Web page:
Overall, several extensive studies show that bakuchiol is largely well-tolerated, but, like retinol, it may require an adjustment period. “As a bio-active ingredient, you may see mild signs of sensitivity from bakuchiol, but the results can be worth temporary slight discomfort,” Barron says. “As with any bio-active ingredient, pay attention to how skin responds, experiment with frequency of use, and make sure your skincare routine doesn’t contain known irritants like fragrance, mint, citrus, or high amounts of denatured alcohol.” This will help reduce the chance of irritation.

Are there any ingredients you shouldn’t use bakuchiol with?

You wouldn’t add a new medication into your daily routine without first checking how it interacts with other medications and supplements, would you? The same should be true of adding new skincare ingredients into your regimen.

When it comes to bakuchiol, the negative interactions are few and far between. “The antioxidant capability of bakuchiol works beautifully with other, less stable antioxidants such as vitamins C and E, and it can also enhance the discoloration-reducing effects of azelaic acid, niacinamide, and ascorbic acid (vitamin C),” Barron says. That said, Dr. Levin says you shouldn’t overdo it with exfoliating ingredients while easing bakuchiol into your routine.

7 bakuchiol skincare products worth adding to your routine

Bakuchiol can benefit skin of all types and ages, making it a must-try option for y-o-u. When searching for the perfect bakuchiol product, Barron says that 0.5 to 2 percent is the sweet spot and can make a noticeable difference in anti-aging efforts—especially when it comes to discoloration.

To save you from flipping over product after product on the skincare aisle in search of the perfect percent, below you’ll find seven bakuchiol buys that fit the bill.

1Indeed Labs Bakuchiol Reface Pads


Shop it Available at Ulta

We tested thousands of products for our 2020 Beauty Crush Awards, and these easy-to-use pads stood out for their effectiveness and no-mess application. To apply, simply swipe one of these pads across clean, dry skin. Easy!

2Alpyn Beauty PlantGenius Melt Moisturizer

alpyn beauty bakuchiolalpyn beauty bakuchiol

Shop it Available at Saks 5th Avenue

This virtually weightless moisturizer deeply hydrates and plumps skin with a mixture of bakuchiol, ceramides, and squalane. And since it’s made with vitamin C, it will also brighten your complexion.

3Revision Skincare Retinol Complete 0.5

revision bakuchiolrevision bakuchiol

Shop it Available at Dermstore

As Barron said, retinol and bakuchiol can go hand in hand. Here, the two ingredients are infused into a time-release formula that brightens, hydrates, and resurfaces skin. If you find that your skin is super tolerant of the mix, consider going up to the 1% option.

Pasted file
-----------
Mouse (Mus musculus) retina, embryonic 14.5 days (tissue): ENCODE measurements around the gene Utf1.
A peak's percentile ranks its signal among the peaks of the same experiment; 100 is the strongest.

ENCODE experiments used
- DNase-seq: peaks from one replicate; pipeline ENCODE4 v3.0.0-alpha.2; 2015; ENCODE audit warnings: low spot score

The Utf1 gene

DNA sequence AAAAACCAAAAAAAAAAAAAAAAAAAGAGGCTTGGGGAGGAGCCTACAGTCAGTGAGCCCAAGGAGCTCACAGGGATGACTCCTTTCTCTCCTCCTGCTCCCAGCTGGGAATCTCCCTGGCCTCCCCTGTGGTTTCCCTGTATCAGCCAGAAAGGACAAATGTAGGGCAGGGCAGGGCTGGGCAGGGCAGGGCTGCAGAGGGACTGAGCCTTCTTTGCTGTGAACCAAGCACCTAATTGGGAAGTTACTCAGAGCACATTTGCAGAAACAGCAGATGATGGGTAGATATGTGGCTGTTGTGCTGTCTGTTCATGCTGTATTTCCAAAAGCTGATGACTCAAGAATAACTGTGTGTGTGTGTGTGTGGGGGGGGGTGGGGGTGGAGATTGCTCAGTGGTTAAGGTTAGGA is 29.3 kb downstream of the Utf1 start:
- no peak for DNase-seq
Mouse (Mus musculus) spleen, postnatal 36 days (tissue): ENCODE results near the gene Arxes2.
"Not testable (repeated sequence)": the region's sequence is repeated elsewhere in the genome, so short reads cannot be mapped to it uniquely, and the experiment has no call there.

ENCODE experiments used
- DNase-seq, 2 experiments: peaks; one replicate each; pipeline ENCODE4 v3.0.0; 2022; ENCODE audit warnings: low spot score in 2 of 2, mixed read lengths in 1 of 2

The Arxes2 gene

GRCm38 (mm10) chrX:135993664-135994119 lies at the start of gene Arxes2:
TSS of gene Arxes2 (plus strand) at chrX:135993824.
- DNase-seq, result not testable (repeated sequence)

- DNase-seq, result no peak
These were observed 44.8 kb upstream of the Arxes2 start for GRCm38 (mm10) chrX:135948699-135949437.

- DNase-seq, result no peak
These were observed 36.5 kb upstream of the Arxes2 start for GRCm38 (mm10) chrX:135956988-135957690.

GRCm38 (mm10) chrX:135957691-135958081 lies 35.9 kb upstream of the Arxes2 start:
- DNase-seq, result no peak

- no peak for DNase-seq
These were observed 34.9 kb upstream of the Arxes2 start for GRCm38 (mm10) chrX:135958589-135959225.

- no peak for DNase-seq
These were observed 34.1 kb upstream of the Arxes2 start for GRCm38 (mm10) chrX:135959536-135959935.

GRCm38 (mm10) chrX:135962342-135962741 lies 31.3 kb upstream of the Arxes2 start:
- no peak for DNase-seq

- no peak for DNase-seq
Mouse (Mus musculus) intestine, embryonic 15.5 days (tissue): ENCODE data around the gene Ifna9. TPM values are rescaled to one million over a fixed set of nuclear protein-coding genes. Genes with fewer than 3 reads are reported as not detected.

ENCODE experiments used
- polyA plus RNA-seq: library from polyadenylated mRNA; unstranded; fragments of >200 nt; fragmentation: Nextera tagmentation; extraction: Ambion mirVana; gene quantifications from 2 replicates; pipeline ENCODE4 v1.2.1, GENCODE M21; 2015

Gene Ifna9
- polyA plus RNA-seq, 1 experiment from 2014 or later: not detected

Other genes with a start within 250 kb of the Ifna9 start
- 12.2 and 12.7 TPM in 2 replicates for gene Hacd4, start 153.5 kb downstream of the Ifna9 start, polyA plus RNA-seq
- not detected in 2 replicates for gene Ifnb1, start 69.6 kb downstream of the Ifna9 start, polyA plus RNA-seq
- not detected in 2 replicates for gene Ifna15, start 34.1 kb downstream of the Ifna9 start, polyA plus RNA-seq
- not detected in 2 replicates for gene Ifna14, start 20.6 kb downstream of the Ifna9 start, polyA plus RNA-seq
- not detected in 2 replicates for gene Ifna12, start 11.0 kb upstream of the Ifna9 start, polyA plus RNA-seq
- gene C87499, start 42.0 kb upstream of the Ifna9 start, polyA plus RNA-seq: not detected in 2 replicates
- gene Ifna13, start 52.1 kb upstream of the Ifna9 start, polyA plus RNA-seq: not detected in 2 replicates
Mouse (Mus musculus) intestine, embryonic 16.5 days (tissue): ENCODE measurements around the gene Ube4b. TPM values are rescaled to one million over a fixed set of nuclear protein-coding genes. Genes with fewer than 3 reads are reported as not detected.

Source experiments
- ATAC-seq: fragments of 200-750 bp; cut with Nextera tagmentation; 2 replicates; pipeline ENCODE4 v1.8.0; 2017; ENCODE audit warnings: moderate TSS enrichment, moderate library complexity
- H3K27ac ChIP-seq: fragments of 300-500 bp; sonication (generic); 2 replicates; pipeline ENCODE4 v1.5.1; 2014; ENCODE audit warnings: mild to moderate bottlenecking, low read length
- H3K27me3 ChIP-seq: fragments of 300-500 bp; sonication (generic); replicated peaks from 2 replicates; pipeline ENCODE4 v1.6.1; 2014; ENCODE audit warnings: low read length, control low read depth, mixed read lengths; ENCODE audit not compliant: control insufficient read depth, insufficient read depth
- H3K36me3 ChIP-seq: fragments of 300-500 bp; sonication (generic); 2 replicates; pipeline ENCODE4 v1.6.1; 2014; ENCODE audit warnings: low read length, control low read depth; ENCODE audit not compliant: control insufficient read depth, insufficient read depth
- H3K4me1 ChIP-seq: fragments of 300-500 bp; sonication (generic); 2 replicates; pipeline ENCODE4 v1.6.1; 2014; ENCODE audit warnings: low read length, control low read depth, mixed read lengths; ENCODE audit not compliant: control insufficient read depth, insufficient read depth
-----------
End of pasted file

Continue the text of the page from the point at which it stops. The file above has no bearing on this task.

4Herbivore Bakuchiol Retinol Alternative Smoothing Serum

herbivore bakuchiolherbivore bakuchiol

Shop it Available at Sephora

This pretty purple serum makes your skin and vanity look lovely. The 100 percent natural formulation is made with bakuchiol, polyhydroxy acids, and tremella mushroom to deeply hydrate, diminish the appearance of fine lines and wrinkles, and create a smoother complexion overall.

5Hear Me Raw! The Brightener With Chlorophyll+

hear me raw bakuchiolhear me raw bakuchiol

Shop it Available at Hear Me Raw

This dual-purpose mask and cleanser work to oxygenate the skin with an array of natural ingredients, including bakuchiol, lactic and phytic acid, matcha green tea, and more. It makes for a soothing, sloughing, all-around satisfying skincare experience.

6BYBI Beauty 1% Bakuchiol in Olive Squalane Oil Booster

bybi bakuchiolbybi bakuchiol

Shop it Available at Credo

This nighttime serum is designed to be added into your favorite moisturizers and serums to provide an anti-aging boost to even the most basic formula.

7Mahalo Skincare Hawaiian Nights Phyto-Retinoic Restoring Night Serum


Shop it Available at Mahalo

Vitamin A and bakuchiol combine for a super-effect night serum that refines texture and renews tone. It also contains blue-light defense blueberry seed oil, brightening vitamin C, and firming Lupine extract for an all-around healthier, younger-looking visage.

7Boscia MATCHA Magic Super-Antioxidant Mask

boscia bakuchiolboscia bakuchiol

Shop it Available at Neiman Marcus

This calming, antioxidant-rich face mask is formulated with bakuchiol to offer anti-aging benefits while reducing redness and free radical damage. Slather it on with the included spatula, let it work its magic for 10 to 15 minutes, and rinse with warm water.

A final note:

At the end of the day, bakuchiol has recently become known as a dream ingredient that many reactive skin types swoon over, but it’s not the be-all, end-all—at least, not yet.

“The positive of bakuchiol is its tolerability with fewer side effects and is less photosensitive,” Dr. Levin says. “Nonetheless, to me, as a board-certified dermatologist, retinoids are still the gold standard and while the early research is incredibly promising, further studies are needed.”